She sat at the end of the hall on an upholstered chair, looking like a nineteenth century china doll. Although she was a living human being, she didn’t blink. Small and wrinkled, she wore a lace cap over her thin white hair, a fancy shawl around her shoulders, and her small, gnarled hands clasped a closed fan. Her dress was a dark shiny silk that fell to the floor in folds. At 106, she was the oldest living person I had ever seen. I said hello, hoping she would speak to me, but she said nothing. She did not look at me or my Yankee father, the strangers who had entered her house that cold day. She had seen more than one Yankee tramp though her home.
When we left Louisiana, Dad drove along the Mississippi north to Natchez. His goal was to visit the Vicksburg battle field and follow the highway that parallels the Natchez Trace, an old Indian trail, from Natchez to Nashville, from where we would cross Tennessee and drive home to North Carolina.
My Dad was what is known as a Civil War buff. On one trip after another, he had taken me all over the South to visit the various sites associated with the War. This time, we were making various stops on our way back from visiting Mr E, Dad’s client in Opelousas LA. Dad had worked in several business stops on this tour through some of the states where I had lived before I was eight, when we settled in High Point NC.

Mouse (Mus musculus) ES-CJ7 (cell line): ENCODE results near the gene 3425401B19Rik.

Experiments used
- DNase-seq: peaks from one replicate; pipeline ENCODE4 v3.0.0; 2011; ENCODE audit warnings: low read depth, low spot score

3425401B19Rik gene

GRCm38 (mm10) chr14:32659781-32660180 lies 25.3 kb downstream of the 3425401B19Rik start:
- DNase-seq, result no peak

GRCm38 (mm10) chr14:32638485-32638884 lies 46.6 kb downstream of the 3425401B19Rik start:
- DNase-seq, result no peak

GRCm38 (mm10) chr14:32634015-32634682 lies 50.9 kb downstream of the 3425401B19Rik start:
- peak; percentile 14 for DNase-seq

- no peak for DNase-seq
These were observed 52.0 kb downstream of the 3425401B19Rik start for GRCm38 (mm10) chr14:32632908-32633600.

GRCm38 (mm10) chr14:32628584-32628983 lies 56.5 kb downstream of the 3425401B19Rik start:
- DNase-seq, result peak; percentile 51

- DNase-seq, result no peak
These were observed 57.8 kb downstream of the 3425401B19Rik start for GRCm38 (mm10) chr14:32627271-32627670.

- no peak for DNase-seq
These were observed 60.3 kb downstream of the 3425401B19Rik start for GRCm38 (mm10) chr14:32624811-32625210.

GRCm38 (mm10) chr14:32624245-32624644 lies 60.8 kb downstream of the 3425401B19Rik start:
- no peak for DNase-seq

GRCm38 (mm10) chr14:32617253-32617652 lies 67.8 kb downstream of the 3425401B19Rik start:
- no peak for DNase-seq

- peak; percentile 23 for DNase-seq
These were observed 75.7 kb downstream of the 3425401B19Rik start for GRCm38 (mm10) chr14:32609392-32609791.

Today we were in Natchez visiting some of the antebellum houses that form a museum of the Old South. The old lady whose name I do not remember was 106. She had been 11 at the start of the Civil War, and remembered the event according to the lady who hovered over her. She had been born and lived in the house where Dad and I now walked on scarlet carpet. The house was modeled on the Greek revival architectural lines so popular in the South in the mid-nineteenth century. It had a large central hallway and many rooms filled with fine furnishings on either side and upstairs. The girl now turned old woman was a major exhibit. In my child’s heart, she was the most curious exhibit of all.
After WWII, perhaps because the nation had the wherewithal for the first time since before WWI, a frenzy of preservation took place which continued until recently. The celebration of the bicentennial probably had something to do with this interest in the past. Civil War battlefields that had returned to pastureland, termite ridden structures, many covered with Wisteria, Honeysuckle and Kudzu vines were recovered and restored. Even whole towns were recovered and preserved during the frenzy of reconstitution.
Because I became enamoured with history when I was younger, I always aware that someday, I would be older, although the realization I would be OLDER never really occurred until recently. Even now when I encounter people in their 80s and 90s I know that I don’t really know what it is like to be OLD. I look back and think about the older people I encountered over the years and I realize they knew a world I never knew. The same is true for me, I lived in a world that is gone, and no one under 30 can remember it. As I read my history books, I know the past is truly a different country, and one that is impossible to reach.